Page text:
Saint of the Day

St Agabus, Martyr

Today is Ferial day and the Mass and Divine Office do not commemorate a Saint or Blessed. However taken from the Roman Martyrology is the story of St Agabus. He was a martyr and one of the seventy-two disciples mentioned by St. Luke. He was a Jewish convert to the faith, noted as a prophet. Agabus predicted a famine in the Roman Empire and probably Paul's imprisonment. Agabus was unable to dissuade Paul from going to Jerusalem. The martyr died for

Keep Reading
The Seven Holy Founders of the Servite Order

In the thirteenth century there were seven Florentine noblemen namely Buonfiglio Monaldo, Buonaiuncta Manetti, Manetto del Antella, Amadeus de Amadei, Hugo Lippi, Gerard Sostegni, and Alexis Falconieri, who withdrew to a little hut in the country to meditate on the Passion of Christ and the sorrows of His grieving Mother. The Blessed Virgin appeared to them on Good Friday holding out a dark habit which they were to wear; and she made it known that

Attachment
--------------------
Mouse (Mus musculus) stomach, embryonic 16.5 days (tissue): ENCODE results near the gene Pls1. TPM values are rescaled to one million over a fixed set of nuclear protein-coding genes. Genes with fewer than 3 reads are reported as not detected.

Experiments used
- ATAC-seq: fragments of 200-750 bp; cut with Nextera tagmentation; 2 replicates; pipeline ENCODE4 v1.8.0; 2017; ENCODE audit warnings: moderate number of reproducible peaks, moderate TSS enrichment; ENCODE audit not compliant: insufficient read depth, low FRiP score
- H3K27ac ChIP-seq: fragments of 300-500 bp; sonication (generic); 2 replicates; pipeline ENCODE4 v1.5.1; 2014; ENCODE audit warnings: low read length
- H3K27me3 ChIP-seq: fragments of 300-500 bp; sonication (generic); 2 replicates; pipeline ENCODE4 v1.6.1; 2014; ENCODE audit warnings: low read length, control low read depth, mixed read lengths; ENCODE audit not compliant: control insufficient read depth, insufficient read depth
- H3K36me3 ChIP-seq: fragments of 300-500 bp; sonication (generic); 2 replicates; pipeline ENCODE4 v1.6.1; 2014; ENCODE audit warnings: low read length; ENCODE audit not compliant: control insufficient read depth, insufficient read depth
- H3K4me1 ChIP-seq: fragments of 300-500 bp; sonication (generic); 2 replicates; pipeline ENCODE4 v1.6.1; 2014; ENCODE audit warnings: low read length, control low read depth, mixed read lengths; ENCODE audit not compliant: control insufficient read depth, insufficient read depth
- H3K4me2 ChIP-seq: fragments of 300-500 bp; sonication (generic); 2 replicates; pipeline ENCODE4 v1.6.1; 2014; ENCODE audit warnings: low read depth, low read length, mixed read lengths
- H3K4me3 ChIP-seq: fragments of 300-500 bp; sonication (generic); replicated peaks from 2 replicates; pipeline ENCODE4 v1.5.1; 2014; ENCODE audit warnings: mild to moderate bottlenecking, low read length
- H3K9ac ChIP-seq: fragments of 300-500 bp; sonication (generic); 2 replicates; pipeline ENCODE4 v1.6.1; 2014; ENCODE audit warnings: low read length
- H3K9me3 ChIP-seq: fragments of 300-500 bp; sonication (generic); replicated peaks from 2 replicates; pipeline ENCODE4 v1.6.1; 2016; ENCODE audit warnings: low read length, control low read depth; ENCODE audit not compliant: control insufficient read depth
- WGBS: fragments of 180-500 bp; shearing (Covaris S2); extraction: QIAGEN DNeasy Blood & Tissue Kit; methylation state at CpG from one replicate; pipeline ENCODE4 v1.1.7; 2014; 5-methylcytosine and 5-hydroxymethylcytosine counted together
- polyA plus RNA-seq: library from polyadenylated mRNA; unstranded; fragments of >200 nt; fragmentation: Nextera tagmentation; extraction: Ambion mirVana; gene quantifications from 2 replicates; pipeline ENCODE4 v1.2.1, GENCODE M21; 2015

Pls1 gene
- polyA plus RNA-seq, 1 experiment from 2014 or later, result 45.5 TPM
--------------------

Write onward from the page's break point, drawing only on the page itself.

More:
Keep Reading
Apparition of the Blessed Virgin Mary Immaculate

About four years after the definition of the dogma of the Immaculate Conception of the Blessed Virgin, a girl named Bernadette asserted that she had seen the Immaculate Mother of God several times. The place of the apparition was a grotto of the cliff by the bank of the Gave river, near the town of Lourdes, France, in the diocese of Tarbes. The many great miracles which followed were evidence enough for any prudent and faithful Christian that the

Keep Reading
St Scholastica, Virgin

Scholastica, sister of the venerable Father, Benedict, had been consecrated to God in early childhood, as St. Gregory tells us in the second book of his Dialogue used to visit with Benedict once a year. On these occasions he would go down to meet her in a house belonging to the monastery a short distance from the entrance. On a certain day, a sudden downpour of rain, obtained from God by Scholastica just as darkness was setting in, made it impossible

Keep Reading
St Cyril of Alexandria, Bishop, Confessor and Doctor

Alexandria was the largest city in the ancient world. Rather like Los Angeles, it was a sprawling mixture of races and creeds; and it was a byword for the violence of its sectarian politics, whether of Greeks against Jews or of orthodox Christians against heretics. Cyril began his career as a worthy follower of this tradition. He succeeded his uncle as bishop of Alexandria in 412, and promptly solved a number of outstanding problems by closing the

Keep Reading

Latest Posts